From: Judy Seigel (email@example.com)
Date: 08/29/02-08:16:58 PM Z
On Thu, 29 Aug 2002, Carl Weese wrote:
> There is no such thing as a candid camera, and never was. The photographer
> is always present, people always know.
Did you ever shoot on a summer night in Times Square (the old Times Sq., I
haven't been to the new one)? There's an enormous crowd, a throng, and
EVERYBODY has a camera, and everybody is shooting in every direction & if
they do know, nobody cares... A gray-haired lady who shoots quick --
camera is down before they notice & the shutter click is drowned in the
hubbub is indeed for all practical purposes invisible.
Except when she's not -- and some of those pictures were also good: direct
-- and funny -- eye contact. However you need to account for the
difference in response to a woman, whatever the ideal on this list may be.
I have pictures of drug sales & god knows what that a friend of mine
(male) says he'd have been killed for. If someone did challenge me I'd
giggle & say "there's no film in the camera." They assumed I was crazy &
just shook their head... Plus, too many plain clothes men, too risky to
call attention to themselves by battery -- I figured. Or maybe I just
looked silly enough to seem unthreatening -- and I never had a big lens
(phallic symbol) hanging off me either, and dressed plain & tacky.
Actually, a much bigger problem was that so many people wanted to talk.
I'm a sociable chatty type & usually found that interesting, about Rikers
Island, whatever, but time was passing & I was missing my pictures so
tried to remember to get away.
A photographer friend of mine (male), incidentally, observed that his
daughter also used to go out and take street pictures he, or any man,
would have been assaulted over. And not necessarily incriminating
pictures, even doing nothing -- simply the act of being "taken" by a woman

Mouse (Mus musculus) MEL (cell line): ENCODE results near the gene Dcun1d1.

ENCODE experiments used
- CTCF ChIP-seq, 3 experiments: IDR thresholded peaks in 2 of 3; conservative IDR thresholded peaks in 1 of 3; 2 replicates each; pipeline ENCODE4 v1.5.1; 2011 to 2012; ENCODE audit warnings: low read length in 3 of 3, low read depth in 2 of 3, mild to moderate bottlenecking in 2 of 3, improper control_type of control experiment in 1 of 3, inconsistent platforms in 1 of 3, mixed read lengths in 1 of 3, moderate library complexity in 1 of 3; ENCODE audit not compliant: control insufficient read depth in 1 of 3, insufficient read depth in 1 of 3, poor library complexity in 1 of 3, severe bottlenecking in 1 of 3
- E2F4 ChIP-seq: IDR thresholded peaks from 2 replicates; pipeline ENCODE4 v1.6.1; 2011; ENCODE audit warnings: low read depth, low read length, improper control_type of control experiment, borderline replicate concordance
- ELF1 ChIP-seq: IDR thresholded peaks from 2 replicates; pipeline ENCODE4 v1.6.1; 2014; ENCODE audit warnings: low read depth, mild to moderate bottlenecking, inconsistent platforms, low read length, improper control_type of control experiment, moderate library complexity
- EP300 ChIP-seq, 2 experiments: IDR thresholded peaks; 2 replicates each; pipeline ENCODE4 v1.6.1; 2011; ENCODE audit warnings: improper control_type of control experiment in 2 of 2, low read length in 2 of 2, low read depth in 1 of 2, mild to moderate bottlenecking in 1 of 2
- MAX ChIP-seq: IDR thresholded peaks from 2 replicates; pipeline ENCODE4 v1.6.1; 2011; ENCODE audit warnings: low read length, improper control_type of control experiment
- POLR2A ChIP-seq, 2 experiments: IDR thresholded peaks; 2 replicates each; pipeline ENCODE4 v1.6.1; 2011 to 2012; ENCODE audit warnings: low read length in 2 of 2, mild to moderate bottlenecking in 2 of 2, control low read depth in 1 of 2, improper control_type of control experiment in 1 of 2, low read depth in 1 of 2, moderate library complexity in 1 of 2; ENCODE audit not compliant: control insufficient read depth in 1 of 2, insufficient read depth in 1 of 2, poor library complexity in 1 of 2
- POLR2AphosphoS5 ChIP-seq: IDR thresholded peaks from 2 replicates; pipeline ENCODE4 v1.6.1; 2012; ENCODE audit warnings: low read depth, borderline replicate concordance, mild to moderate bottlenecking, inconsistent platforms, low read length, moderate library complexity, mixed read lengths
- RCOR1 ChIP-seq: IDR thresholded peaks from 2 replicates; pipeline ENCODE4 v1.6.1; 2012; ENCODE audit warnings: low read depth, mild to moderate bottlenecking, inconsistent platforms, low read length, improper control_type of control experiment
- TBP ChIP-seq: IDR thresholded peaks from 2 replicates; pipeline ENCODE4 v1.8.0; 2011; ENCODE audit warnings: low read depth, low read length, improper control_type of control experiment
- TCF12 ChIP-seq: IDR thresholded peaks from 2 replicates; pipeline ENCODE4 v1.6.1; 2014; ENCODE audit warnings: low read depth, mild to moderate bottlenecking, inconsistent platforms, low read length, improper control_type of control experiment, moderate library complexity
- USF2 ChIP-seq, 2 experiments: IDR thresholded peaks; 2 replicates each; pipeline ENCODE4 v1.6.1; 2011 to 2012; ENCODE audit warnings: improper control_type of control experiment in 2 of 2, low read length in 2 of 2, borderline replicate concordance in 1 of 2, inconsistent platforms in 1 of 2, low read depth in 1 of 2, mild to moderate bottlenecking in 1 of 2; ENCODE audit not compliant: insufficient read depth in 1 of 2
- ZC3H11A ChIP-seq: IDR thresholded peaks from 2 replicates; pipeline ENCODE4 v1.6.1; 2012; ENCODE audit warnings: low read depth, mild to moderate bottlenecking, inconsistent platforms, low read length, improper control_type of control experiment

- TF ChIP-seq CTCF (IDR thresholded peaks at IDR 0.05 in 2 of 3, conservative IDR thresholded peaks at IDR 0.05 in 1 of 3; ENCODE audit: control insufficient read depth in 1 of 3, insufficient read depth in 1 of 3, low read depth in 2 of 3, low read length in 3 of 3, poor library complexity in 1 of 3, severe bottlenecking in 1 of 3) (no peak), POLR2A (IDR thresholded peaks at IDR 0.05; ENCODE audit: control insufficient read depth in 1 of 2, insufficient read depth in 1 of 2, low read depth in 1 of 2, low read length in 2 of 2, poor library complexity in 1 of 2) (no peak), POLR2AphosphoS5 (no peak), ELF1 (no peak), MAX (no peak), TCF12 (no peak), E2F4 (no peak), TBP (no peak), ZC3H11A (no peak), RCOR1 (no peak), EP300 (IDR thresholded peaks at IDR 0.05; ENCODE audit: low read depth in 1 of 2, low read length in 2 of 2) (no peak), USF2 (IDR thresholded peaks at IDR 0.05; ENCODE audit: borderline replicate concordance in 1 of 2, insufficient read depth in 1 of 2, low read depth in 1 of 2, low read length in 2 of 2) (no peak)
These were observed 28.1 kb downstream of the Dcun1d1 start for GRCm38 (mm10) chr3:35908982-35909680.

is not the same to a man as being "taken" by a man. But I guess this is
too "Freudian" for some folks. They would probably claim response in all
things is -- or should be -- the same no matter which sex is doing it.
As for comparing that scene to KINGSTON. You mean Kingston, NY? Where 5
people on the street corner are a mob? Surely you jest.
The worst cliche in the world is the
> fly on the wall that ain't. There are no invisible photographers, thank
There are many... but by definition they are -- invisible.
> People always ask you to take their picture. Bill Pierce and I once
> discussed asking all our friends to contribute their favorite "hey Mister,
> take my picture" (lack of PC noted in advance) picture for a book. We didn't
> do it, but should have.
> In 1990 I was a couple hundred rolls into a 35mm project photographing in
> Kingston, NY, and a group of four girls, aged about 11 or 12, said "hey
> Mister, take our picture". I shot several frames, one of which is among the
> best pictures I've ever made. Ten minutes later I got hasseled by the cops,
> because a neighbor called them to say a great big bad man was going around
> the neighborhood taking pictures of little girls. Since that is _not_ in
> fact a crime, and back then the cops knew it wasn't, I was allowed to go on
> my way. I suspect today I'd have needed a lawyer to get my butt out of the
> hoosegow. It's still a terrific picture. And the girls knew I was there, it
> is their response to a viewing presence that makes the pictue, and the
> instant response of the small camera was absolutely vital to the making of
> this image: the other frames are technically perfect, but useless.
You say, "response to the viewing presence" made that picture, and that's
something I sometimes found as well.... but there's ALSO "the scene" in
itself, entirely unselfconscious, or absorbed in its own multiple
pursuits. That was my "vision," the phantasmagoria; any other stuff I
picked up along the way was gravy.
> I know what the small camera is for. Invisibility isn't it.
Carl, let me suggest that when you say you "know" what the small camera
"is for," you err. I don't think in fact ANYONE knows what ANY camera
"is for." That's what the excitement is about.
As for invisibility... That's a lot harder for a man than for a woman. My
feeling anyway was that I was, for all practical purposes, and for the
most part, not in consciousness at the time of taking the picture.
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